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2.
Drug Alcohol Depend ; 234: 109383, 2022 05 01.
Article in English | MEDLINE | ID: covidwho-1778084

ABSTRACT

BACKGROUND: Substance use disorders (SUD) elevate the risk for COVID-19 hospitalization, but studies are inconsistent on the relationship of SUD to COVID-19 mortality. METHODS: Veterans Health Administration (VHA) patients treated in 2019 and evaluated in 2020 for COVID-19 (n=5,556,315), of whom 62,303 (1.1%) tested positive for COVID-19 (COVID-19+). Outcomes were COVID-19+ by 11/01/20, hospitalization, ICU admission, or death within 60 days of a positive test. Main predictors were any ICD-10-CM SUDs, with substance-specific SUDs (cannabis, cocaine, opioid, stimulant, sedative) explored individually. Logistic regression produced unadjusted and covariate-adjusted odds ratios (OR; aOR). RESULTS: Among COVID-19+ patients, 19.25% were hospitalized, 7.71% admitted to ICU, and 5.84% died. In unadjusted models, any SUD and all substance-specific SUDs except cannabis use disorder were associated with COVID-19+(ORs=1.06-1.85); adjusted models produced similar results. Any SUD and all substance-specific SUDs were associated with hospitalization (aORs: 1.24-1.91). Any SUD, cocaine and opioid disorder were associated with ICU admission in unadjusted but not adjusted models. Any SUD, cannabis, cocaine, and stimulant disorders were inversely associated with mortality in unadjusted models (OR=0.27-0.46). After adjustment, associations with mortality were no longer significant. In ad hoc analyses, adjusted odds of mortality were lower among the 49.9% of COVID-19+ patients with SUD who had SUD treatment in 2019, but not among those without such treatment. CONCLUSIONS: In VHA patients, SUDs are associated with COVID-19 hospitalization but not COVID-19 mortality. SUD treatment may provide closer monitoring of care, ensuring that these patients received needed medical attention, enabling them to ultimately survive serious illness.


Subject(s)
COVID-19 , Cocaine , Substance-Related Disorders , Veterans , Analgesics, Opioid/adverse effects , COVID-19/epidemiology , Electronic Health Records , Humans , Substance-Related Disorders/epidemiology , Veterans Health
3.
J Psychoactive Drugs ; : 1-5, 2022 Mar 31.
Article in English | MEDLINE | ID: covidwho-1769010

ABSTRACT

Cannabis use may confer high COVID-19 risk. This study examined self-reported changes in cannabis use that US adults attributed to the pandemic and factors associated with any changes. We conducted a national, cross-sectional survey among US adults in August 2020. The analytic sample included 957 past-year cannabis users (Mage = 43 years old; 51% male). Weighted multinomial regression examined associations between forms and reasons of cannabis used, perceived addictiveness and safety, co-use of cannabis with tobacco/alcohol, state legalization, and the outcome (self-reported increase/decrease in cannabis use vs. no change). Overall, 14.8% reported decreasing cannabis use due to the pandemic, 16.1% reported increasing, and 65.4% reported not changing. Factors associated with increased cannabis use included past-year use of vaporized (AOR = 1.7, 95% CI = 1.0, 3.0) or edible cannabis (AOR = 2.4, CI = 1.3, 4.3), and simultaneous use of cannabis and tobacco (AOR = 2.6; CI = 1.4, 5.2). Young adults (18-29 years old) had higher odds of self-reporting both increased (AOR = 4.8; CI = 1.8, 13.1) and decreased use (AOR = 3.3; CI = 1.5, 7.5). The pandemic has had a mixed impact on cannabis use, with participants reporting both increased and decreased use. Efforts may target users of vaporized and edible cannabis, co-users of cannabis and tobacco, and young adults to prevent increased cannabis use during the pandemic.

4.
JMIR Form Res ; 6(1): e32764, 2022 Jan 28.
Article in English | MEDLINE | ID: covidwho-1662528

ABSTRACT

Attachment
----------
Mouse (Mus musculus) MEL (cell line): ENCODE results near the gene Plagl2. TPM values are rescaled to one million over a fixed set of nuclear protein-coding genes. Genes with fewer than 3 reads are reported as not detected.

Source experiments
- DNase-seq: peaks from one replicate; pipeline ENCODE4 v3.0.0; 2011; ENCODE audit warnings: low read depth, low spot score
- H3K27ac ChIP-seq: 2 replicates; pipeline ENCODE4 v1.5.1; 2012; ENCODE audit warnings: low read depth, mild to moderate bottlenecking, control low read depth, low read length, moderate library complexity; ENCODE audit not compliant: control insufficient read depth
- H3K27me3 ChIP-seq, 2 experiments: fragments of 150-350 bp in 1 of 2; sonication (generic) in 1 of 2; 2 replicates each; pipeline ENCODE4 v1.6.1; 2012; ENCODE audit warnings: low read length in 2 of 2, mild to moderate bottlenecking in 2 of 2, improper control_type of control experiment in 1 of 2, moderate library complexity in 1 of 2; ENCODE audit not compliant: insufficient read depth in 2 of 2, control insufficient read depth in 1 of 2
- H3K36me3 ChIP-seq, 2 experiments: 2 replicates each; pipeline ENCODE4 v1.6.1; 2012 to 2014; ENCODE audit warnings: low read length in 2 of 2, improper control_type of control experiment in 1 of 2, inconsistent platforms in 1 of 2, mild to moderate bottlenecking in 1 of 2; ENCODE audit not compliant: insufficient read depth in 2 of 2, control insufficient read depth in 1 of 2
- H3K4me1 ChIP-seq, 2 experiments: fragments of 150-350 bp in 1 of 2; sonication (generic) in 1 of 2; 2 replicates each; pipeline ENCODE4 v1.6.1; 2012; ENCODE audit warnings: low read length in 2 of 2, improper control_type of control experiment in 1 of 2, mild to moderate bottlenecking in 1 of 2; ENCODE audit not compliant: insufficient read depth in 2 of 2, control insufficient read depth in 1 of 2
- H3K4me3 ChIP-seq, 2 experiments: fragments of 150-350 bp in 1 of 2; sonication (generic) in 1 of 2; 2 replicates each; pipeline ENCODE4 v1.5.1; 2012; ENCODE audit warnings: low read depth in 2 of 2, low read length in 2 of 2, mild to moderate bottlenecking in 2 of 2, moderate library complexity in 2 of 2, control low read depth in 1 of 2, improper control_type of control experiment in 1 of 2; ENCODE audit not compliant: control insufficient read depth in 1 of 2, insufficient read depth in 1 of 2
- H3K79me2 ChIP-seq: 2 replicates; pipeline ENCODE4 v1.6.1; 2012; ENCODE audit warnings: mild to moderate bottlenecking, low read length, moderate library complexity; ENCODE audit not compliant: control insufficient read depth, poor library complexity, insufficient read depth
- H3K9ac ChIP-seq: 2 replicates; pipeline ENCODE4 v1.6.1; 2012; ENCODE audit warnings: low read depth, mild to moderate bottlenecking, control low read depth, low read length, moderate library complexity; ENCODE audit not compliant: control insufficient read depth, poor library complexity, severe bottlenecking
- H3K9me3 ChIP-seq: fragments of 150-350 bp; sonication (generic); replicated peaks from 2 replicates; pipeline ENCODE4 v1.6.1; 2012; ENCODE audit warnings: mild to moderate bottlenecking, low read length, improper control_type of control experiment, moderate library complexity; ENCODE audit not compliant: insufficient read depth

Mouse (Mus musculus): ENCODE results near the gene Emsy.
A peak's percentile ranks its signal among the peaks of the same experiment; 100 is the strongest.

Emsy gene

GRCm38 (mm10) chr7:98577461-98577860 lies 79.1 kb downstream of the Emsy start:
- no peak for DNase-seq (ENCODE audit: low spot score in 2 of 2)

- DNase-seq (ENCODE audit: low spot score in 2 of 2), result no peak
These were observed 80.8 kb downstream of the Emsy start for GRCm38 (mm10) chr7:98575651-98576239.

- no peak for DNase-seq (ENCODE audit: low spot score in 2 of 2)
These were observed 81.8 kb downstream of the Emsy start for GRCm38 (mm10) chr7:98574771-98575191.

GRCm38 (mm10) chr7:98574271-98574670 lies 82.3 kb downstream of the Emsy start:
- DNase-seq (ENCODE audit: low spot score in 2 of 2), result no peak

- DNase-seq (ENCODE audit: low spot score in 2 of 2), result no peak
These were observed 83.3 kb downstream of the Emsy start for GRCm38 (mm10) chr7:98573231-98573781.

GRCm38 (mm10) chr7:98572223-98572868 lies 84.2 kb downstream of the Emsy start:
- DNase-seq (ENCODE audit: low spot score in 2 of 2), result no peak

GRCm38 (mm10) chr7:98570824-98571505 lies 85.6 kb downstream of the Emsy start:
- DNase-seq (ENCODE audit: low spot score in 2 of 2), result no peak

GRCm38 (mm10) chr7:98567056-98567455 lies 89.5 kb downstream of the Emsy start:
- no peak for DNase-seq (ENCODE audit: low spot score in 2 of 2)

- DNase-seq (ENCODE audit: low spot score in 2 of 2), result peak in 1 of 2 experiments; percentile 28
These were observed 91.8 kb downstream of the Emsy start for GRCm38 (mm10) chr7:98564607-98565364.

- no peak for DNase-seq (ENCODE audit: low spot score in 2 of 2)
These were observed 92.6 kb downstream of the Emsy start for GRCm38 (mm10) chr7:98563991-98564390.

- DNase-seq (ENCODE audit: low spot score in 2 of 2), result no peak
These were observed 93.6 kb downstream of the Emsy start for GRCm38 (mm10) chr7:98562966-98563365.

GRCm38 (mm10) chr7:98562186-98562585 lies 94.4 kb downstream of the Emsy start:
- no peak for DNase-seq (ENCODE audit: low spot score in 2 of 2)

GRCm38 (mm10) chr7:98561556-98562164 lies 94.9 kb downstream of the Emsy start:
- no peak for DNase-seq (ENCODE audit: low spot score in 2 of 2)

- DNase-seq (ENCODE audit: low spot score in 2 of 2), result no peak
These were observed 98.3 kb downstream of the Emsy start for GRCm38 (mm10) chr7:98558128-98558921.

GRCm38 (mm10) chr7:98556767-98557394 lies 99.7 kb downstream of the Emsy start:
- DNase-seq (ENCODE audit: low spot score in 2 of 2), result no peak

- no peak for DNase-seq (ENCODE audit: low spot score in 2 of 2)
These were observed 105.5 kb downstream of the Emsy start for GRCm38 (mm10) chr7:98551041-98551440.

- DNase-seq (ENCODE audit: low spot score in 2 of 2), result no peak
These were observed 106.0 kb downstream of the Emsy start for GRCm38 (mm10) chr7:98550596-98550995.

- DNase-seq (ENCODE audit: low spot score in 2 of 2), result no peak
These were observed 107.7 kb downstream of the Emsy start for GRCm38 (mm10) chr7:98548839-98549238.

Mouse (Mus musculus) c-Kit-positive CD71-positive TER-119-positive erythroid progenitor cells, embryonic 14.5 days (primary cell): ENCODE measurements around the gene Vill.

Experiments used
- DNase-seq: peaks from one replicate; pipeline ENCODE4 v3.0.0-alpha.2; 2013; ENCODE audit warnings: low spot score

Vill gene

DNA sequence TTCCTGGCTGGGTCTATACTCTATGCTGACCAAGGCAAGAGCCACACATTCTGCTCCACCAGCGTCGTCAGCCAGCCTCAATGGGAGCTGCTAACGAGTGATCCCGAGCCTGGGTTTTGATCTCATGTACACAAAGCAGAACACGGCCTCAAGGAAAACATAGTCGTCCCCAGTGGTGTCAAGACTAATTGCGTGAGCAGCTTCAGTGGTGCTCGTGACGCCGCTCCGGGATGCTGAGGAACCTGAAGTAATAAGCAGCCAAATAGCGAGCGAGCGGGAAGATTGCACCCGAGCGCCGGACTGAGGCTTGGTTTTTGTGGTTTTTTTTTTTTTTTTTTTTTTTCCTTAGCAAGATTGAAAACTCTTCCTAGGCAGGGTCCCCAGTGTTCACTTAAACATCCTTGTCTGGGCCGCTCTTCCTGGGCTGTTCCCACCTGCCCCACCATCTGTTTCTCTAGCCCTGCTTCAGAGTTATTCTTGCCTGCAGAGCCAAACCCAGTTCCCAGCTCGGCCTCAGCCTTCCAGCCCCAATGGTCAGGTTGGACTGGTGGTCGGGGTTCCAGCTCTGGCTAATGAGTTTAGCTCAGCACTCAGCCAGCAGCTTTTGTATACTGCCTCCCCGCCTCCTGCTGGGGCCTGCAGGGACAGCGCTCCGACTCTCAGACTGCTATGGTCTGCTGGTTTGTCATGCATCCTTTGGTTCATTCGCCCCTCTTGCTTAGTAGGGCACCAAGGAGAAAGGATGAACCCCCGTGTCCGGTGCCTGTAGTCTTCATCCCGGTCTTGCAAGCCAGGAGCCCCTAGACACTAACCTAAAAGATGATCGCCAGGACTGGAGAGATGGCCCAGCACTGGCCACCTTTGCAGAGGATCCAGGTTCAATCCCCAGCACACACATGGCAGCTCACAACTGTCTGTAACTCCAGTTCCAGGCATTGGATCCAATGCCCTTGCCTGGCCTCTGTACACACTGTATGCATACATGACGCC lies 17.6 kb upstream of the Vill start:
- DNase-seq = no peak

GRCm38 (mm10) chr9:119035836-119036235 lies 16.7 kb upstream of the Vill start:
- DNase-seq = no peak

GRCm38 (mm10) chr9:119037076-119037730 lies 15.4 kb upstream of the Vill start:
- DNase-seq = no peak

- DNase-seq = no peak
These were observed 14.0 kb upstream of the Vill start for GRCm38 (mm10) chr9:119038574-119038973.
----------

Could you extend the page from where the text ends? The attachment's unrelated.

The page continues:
BACKGROUND: As health care systems shift to greater use of telemedicine and digital tools, an individual's digital health literacy has become an important skillset. The Veterans Health Administration (VA) has invested resources in providing digital health care; however, to date, no study has compared the digital health skills and preparedness of veterans receiving care in the VA to veterans receiving care outside the VA. OBJECTIVE: The goal of the research was to describe digital health skills and preparedness among veterans who receive care within and outside the VA health care system and examine whether receiving care in the VA is associated with digital preparedness (reporting more than 2 digital health skills) after accounting for demographic and social risk factors. METHODS: We used cross-sectional data from the 2016-2018 National Health Interview Survey to identify veterans (aged over 18 years) who obtain health care either within or outside the VA health care system. We used multivariable logistic regression models to examine the association of sociodemographic (age, sex, race, ethnicity), social risk factors (economic instability, disadvantaged neighborhood, low educational attainment, and social isolation), and health care delivery location (VA and non-VA) with digital preparedness. RESULTS: Those who received health care within the VA health care system (n=3188) were younger (age 18-49 years: 33.3% [95% CI 30.7-36.0] vs 24.2% [95% CI 21.9-26.5], P<.01), were more often female (34.7% [95% CI 32.0-37.3] vs 6.6% [95% CI 5.5-7.6], P<.01) and identified as Black (13.1% [95% CI 11.2-15.0] vs 10.2% [95% CI 8.7-11.8], P<.01), and reported greater economic instability (8.3% [95% CI 6.9-9.8] vs 5.5% [95% CI 4.6-6.5], P<.01) and social isolation (42.6% [95% CI 40.3-44.9] vs 35.4% [95% CI 33.4-37.5], P<.01) compared to veterans who received care outside the VA (n=3393). Veterans who obtained care within the VA reported more digital health skills than those who obtained care outside the VA, endorsing greater rates of looking up health information on the internet (51.8% [95% CI 49.2-54.4] vs 45.0% [95% CI 42.6-47.3], P<.01), filling a prescription using the internet (16.2% [95% CI 14.5-18.0] vs 11.3% [95% CI 9.6-13.0], P<.01), scheduling a health care appointment on the internet (14.1% [95% CI 12.4-15.8] vs 11.6% [95% CI 10.1-13.1], P=.02), and communicating with a health care provider by email (18.0% [95% CI 16.1-19.8] vs 13.3% [95% CI 11.6-14.9], P<.01). Following adjustment for sociodemographic and social risk factors, receiving health care from the VA was the only characteristic associated with higher odds (adjusted odds ratio [aOR] 1.36, 95% CI 1.12-1.65) of being digitally prepared. CONCLUSIONS: Despite these demographic disadvantages to digital uptake, veterans who receive care in the VA reported more digital health skills and appear more digitally prepared than veterans who do not receive care within the VA, suggesting a positive, system-level influence on this cohort.